Skip to comments.NYT big Jill Abramson accused of plagiarism in new book, and boy, is it bad
Posted on 02/07/2019 7:59:09 AM PST by SeekAndFind
Jill Abramson, the former New York Times editor who carries a little plastic Obama doll in her purse for comfort, has written quite a book, trying to describe the news industry the same way the great David Halberstam once did in "The Powers That Be" in the 1970s. She examines four news outfits, plus Facebook, in an attempt to replicate Halberstam's tome about how the news industry evolved in her new book, titled: "Merchants of Truth." Her conclusion? Legacy media rules. Upstart media has no value.
After a big buildup from this, she's got a problem: She's being accused of plagiarism.
(Excerpt) Read more at americanthinker.com ...
So...Jill Abramson's book has finally hit bookstore shelves. A few weeks ago, reading a galley copy, I noticed an egregious error about my colleague @adrs. She tweeted it out, a shit storm followed, Abramson corrected the mistake. — Michael C Moynihan (@mcmoynihan) February 6, 2019
*All three* chapters on Vice were clotted with mistakes. Lots of them. The truth promised in Merchants of Truth was often not true. While trying to corroborate certain claims, I noticed that it also contained...plagiarized passages. — Michael C Moynihan (@mcmoynihan) February 6, 2019
The Ministry of Propaganda is as phony as the Kenyan from Indonesia.
The bottom line is that progressives/liberals really are not that smart.
And they think they will never be caught.
And if they are, they think because they are a progressive/liberal, it doesn’t count.
I’m amazed that anyone in that industry with any self-awareness is surprised that the average person is no longer willing to pay people to lie to them.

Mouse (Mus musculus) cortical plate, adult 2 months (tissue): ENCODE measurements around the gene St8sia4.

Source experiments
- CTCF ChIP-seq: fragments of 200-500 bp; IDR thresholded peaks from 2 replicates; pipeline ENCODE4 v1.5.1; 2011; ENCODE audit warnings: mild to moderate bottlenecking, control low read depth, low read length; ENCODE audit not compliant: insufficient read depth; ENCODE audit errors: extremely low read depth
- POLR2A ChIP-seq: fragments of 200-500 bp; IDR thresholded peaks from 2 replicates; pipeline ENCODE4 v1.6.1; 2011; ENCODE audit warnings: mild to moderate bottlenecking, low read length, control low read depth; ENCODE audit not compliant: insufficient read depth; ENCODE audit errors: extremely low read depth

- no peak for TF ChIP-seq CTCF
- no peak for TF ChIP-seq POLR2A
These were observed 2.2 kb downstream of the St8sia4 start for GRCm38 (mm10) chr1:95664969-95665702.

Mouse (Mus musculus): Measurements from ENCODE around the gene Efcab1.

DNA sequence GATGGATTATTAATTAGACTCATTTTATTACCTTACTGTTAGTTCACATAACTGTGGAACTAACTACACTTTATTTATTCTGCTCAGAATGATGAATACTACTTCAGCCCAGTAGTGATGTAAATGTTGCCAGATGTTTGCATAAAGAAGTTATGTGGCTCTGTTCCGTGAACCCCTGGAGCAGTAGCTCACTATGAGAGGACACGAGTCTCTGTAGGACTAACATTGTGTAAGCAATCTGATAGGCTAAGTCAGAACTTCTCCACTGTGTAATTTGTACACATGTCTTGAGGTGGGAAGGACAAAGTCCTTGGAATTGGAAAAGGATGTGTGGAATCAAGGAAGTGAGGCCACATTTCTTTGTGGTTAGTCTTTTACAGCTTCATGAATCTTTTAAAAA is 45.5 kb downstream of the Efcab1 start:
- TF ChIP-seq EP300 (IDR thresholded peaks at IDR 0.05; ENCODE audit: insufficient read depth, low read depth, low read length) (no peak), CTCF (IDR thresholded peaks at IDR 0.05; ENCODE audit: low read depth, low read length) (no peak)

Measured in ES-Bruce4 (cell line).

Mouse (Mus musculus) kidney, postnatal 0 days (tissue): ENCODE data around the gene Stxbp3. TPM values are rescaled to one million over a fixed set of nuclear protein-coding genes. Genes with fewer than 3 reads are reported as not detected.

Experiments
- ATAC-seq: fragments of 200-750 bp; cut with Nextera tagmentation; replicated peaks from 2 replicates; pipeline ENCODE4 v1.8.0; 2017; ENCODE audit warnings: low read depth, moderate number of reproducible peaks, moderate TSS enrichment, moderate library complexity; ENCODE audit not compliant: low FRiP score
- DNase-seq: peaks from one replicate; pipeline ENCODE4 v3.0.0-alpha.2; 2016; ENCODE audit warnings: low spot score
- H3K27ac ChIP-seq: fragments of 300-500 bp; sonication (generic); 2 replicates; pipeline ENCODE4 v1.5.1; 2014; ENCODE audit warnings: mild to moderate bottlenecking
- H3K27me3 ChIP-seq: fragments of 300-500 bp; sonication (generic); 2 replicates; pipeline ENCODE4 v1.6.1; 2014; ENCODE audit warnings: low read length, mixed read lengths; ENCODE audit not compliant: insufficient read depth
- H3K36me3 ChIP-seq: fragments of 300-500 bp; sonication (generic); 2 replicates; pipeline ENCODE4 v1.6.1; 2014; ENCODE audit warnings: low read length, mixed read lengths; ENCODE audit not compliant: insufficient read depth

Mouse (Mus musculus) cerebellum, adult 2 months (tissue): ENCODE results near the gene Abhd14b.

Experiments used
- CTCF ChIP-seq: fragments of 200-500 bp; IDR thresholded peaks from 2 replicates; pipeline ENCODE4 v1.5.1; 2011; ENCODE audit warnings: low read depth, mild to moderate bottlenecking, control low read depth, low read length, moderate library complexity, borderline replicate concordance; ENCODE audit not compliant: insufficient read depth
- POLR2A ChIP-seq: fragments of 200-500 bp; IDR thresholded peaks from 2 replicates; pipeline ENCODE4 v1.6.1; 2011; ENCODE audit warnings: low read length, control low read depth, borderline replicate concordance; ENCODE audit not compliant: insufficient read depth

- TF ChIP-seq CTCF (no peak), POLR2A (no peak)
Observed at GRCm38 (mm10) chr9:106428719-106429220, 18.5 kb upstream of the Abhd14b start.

It’s really that simple. I’m shocked the business model lasted as long as it did.
Monica Showalter’s beginning to grow on me. American Thinker, especially James Lewis, used to be hair-on-fire alarmism. Either I’m becoming beclowned or they’ve matured. Hand me my fright wig, will ya?
Dems not averse to a little “borrowing.” Like one of those compilations like Hillary Clinton In Her Own Words (Seal Books,2014).
Sometimes they just forget to give credit.
Liberal historian icon Doris Kearns Goodwin claimed her junior assistant researchers accidentally forgot to mention the sources of paragraphs she lifted.
“Goodwin herself seemed trapped in a hall of mirrors last month after The Weekly Standard accused her of plagiarizing from several sources in ”
Check the NYT’s circulation numbers.
Chrissie Matthews also carries a "pocket 0bama" for the tingle. ;-)
She also teaches English Harvard.
...... Are they sure that "Little Plastic Obama Doll" wasn't an "Obamarator" vibrating sex toy? ..... and yes there is such a thing.
The New York Times is only looked up to by liberal elites because of the cachet of New York in its name. It really is garbage. If it were the same content and published in Omaha as the Omaha Times no one would cite it let alone read it. Their biggest problem is they publish unfiltered all the DNC stuff fed them by the DNC and anyone in the political world with a liberal agenda because the trash they are fed fits the views of editorial staff and publisher as well as their liberal readership.In the past when there was no internet they knew they could get away with it. No more now. They do seem to have had a number of incidents where their staff writers have been caught making up stories over the last few years.
I recently ran into a plagiarism problem.
I was in the process of submitting a book to a publisher and the publisher’s plagiarism search software found several instances of online content matching passages in my book. It took me the better part of 3 weeks to discover that the online content was from a patent I wrote from 8 years ago. Basically, I was plagiarizing my own work. Is that even possible?
Pretty funny that she plagiarized “lesser” publications which she otherwise disdain. One might hope she could have plagiarized only Columbia Journalism Review and The New Yorker.
Plagiarism is the practice of taking *someone else’s* work or ideas and passing them off as one’s *own*. By definition, then, you cannot plagiarize yourself. However, it’s always advisable for authors to provide citations to their prior published work if they want to use it again.
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